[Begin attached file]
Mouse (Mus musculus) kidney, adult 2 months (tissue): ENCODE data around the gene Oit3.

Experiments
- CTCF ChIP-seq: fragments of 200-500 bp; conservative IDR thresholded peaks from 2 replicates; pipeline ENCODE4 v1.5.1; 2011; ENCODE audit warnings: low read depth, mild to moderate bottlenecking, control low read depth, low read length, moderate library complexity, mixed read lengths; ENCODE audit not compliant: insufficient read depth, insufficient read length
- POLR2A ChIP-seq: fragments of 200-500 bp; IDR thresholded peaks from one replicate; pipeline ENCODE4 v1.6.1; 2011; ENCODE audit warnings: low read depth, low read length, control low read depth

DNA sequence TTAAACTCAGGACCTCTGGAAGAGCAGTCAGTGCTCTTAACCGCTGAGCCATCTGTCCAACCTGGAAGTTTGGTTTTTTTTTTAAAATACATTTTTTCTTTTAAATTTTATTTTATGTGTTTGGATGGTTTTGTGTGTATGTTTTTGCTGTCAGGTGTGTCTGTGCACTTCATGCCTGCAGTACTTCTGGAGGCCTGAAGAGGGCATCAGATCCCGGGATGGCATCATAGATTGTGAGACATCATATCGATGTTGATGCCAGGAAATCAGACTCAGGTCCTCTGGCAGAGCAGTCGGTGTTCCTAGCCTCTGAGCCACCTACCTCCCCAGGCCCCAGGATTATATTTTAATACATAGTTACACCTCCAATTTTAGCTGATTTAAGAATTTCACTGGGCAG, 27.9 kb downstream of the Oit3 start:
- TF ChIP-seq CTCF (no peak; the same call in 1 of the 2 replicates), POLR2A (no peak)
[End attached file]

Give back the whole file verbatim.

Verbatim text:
Mouse (Mus musculus) kidney, adult 2 months (tissue): ENCODE data around the gene Oit3.

Experiments
- CTCF ChIP-seq: fragments of 200-500 bp; conservative IDR thresholded peaks from 2 replicates; pipeline ENCODE4 v1.5.1; 2011; ENCODE audit warnings: low read depth, mild to moderate bottlenecking, control low read depth, low read length, moderate library complexity, mixed read lengths; ENCODE audit not compliant: insufficient read depth, insufficient read length
- POLR2A ChIP-seq: fragments of 200-500 bp; IDR thresholded peaks from one replicate; pipeline ENCODE4 v1.6.1; 2011; ENCODE audit warnings: low read depth, low read length, control low read depth

DNA sequence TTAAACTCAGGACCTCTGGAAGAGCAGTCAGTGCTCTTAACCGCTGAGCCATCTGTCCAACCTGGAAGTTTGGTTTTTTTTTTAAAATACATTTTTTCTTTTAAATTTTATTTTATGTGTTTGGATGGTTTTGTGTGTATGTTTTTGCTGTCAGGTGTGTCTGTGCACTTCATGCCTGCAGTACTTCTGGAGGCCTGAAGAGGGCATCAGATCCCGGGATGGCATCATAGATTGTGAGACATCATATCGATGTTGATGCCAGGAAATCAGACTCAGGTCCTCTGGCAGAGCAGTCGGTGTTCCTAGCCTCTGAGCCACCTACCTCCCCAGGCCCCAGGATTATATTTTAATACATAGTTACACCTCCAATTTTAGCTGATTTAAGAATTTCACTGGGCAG, 27.9 kb downstream of the Oit3 start:
- TF ChIP-seq CTCF (no peak; the same call in 1 of the 2 replicates), POLR2A (no peak)